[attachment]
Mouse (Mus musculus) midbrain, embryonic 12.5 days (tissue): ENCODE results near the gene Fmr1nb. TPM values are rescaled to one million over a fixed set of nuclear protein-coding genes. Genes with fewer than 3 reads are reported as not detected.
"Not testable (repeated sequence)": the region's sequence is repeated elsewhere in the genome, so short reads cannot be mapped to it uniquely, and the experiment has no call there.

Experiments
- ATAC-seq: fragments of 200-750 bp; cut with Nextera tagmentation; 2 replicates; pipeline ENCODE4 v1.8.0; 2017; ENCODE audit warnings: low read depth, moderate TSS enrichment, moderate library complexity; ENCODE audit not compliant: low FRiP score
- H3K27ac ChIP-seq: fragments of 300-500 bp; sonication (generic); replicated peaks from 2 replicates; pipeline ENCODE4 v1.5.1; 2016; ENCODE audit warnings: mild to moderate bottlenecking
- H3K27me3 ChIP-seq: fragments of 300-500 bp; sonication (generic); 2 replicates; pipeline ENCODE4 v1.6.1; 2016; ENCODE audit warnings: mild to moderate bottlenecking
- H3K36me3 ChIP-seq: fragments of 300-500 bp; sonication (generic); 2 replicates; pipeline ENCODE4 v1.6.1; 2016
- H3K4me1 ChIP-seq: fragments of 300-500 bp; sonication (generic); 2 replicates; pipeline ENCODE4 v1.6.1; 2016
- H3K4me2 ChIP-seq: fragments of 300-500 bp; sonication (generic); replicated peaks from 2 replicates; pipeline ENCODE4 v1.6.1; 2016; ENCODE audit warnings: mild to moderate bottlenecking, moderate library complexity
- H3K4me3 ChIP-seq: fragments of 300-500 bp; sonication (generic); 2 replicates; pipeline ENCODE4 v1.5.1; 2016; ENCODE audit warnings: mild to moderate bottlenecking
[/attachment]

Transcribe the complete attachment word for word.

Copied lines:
Mouse (Mus musculus) midbrain, embryonic 12.5 days (tissue): ENCODE results near the gene Fmr1nb. TPM values are rescaled to one million over a fixed set of nuclear protein-coding genes. Genes with fewer than 3 reads are reported as not detected.
"Not testable (repeated sequence)": the region's sequence is repeated elsewhere in the genome, so short reads cannot be mapped to it uniquely, and the experiment has no call there.

Experiments
- ATAC-seq: fragments of 200-750 bp; cut with Nextera tagmentation; 2 replicates; pipeline ENCODE4 v1.8.0; 2017; ENCODE audit warnings: low read depth, moderate TSS enrichment, moderate library complexity; ENCODE audit not compliant: low FRiP score
- H3K27ac ChIP-seq: fragments of 300-500 bp; sonication (generic); replicated peaks from 2 replicates; pipeline ENCODE4 v1.5.1; 2016; ENCODE audit warnings: mild to moderate bottlenecking
- H3K27me3 ChIP-seq: fragments of 300-500 bp; sonication (generic); 2 replicates; pipeline ENCODE4 v1.6.1; 2016; ENCODE audit warnings: mild to moderate bottlenecking
- H3K36me3 ChIP-seq: fragments of 300-500 bp; sonication (generic); 2 replicates; pipeline ENCODE4 v1.6.1; 2016
- H3K4me1 ChIP-seq: fragments of 300-500 bp; sonication (generic); 2 replicates; pipeline ENCODE4 v1.6.1; 2016
- H3K4me2 ChIP-seq: fragments of 300-500 bp; sonication (generic); replicated peaks from 2 replicates; pipeline ENCODE4 v1.6.1; 2016; ENCODE audit warnings: mild to moderate bottlenecking, moderate library complexity
- H3K4me3 ChIP-seq: fragments of 300-500 bp; sonication (generic); 2 replicates; pipeline ENCODE4 v1.5.1; 2016; ENCODE audit warnings: mild to moderate bottlenecking